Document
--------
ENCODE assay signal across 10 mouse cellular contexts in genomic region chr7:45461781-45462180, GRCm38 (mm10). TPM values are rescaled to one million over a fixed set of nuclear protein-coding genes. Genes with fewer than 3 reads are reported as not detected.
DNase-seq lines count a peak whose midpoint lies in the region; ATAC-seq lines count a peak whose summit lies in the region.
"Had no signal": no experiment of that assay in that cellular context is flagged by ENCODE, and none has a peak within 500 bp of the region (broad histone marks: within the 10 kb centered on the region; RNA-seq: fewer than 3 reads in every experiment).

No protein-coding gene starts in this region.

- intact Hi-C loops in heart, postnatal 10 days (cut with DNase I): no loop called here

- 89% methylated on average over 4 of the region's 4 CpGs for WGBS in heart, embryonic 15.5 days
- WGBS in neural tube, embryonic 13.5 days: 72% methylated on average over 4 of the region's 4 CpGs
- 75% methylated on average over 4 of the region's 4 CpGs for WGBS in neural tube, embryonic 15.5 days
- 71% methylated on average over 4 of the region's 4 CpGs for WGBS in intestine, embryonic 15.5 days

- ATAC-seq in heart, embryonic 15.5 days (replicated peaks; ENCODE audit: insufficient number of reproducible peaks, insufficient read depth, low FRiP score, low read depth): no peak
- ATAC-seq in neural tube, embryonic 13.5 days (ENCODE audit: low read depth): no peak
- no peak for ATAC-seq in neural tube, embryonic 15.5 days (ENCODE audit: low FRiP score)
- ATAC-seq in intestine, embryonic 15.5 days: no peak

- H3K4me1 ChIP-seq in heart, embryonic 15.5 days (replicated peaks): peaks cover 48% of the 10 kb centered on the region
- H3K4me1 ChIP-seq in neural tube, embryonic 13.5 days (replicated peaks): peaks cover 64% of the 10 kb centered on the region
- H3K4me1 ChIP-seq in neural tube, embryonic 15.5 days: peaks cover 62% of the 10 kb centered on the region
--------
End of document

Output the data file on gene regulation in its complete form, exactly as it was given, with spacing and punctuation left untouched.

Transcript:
ENCODE assay signal across 10 mouse cellular contexts in genomic region chr7:45461781-45462180, GRCm38 (mm10). TPM values are rescaled to one million over a fixed set of nuclear protein-coding genes. Genes with fewer than 3 reads are reported as not detected.
DNase-seq lines count a peak whose midpoint lies in the region; ATAC-seq lines count a peak whose summit lies in the region.
"Had no signal": no experiment of that assay in that cellular context is flagged by ENCODE, and none has a peak within 500 bp of the region (broad histone marks: within the 10 kb centered on the region; RNA-seq: fewer than 3 reads in every experiment).

No protein-coding gene starts in this region.

- intact Hi-C loops in heart, postnatal 10 days (cut with DNase I): no loop called here

- 89% methylated on average over 4 of the region's 4 CpGs for WGBS in heart, embryonic 15.5 days
- WGBS in neural tube, embryonic 13.5 days: 72% methylated on average over 4 of the region's 4 CpGs
- 75% methylated on average over 4 of the region's 4 CpGs for WGBS in neural tube, embryonic 15.5 days
- 71% methylated on average over 4 of the region's 4 CpGs for WGBS in intestine, embryonic 15.5 days

- ATAC-seq in heart, embryonic 15.5 days (replicated peaks; ENCODE audit: insufficient number of reproducible peaks, insufficient read depth, low FRiP score, low read depth): no peak
- ATAC-seq in neural tube, embryonic 13.5 days (ENCODE audit: low read depth): no peak
- no peak for ATAC-seq in neural tube, embryonic 15.5 days (ENCODE audit: low FRiP score)
- ATAC-seq in intestine, embryonic 15.5 days: no peak

- H3K4me1 ChIP-seq in heart, embryonic 15.5 days (replicated peaks): peaks cover 48% of the 10 kb centered on the region
- H3K4me1 ChIP-seq in neural tube, embryonic 13.5 days (replicated peaks): peaks cover 64% of the 10 kb centered on the region
- H3K4me1 ChIP-seq in neural tube, embryonic 15.5 days: peaks cover 62% of the 10 kb centered on the region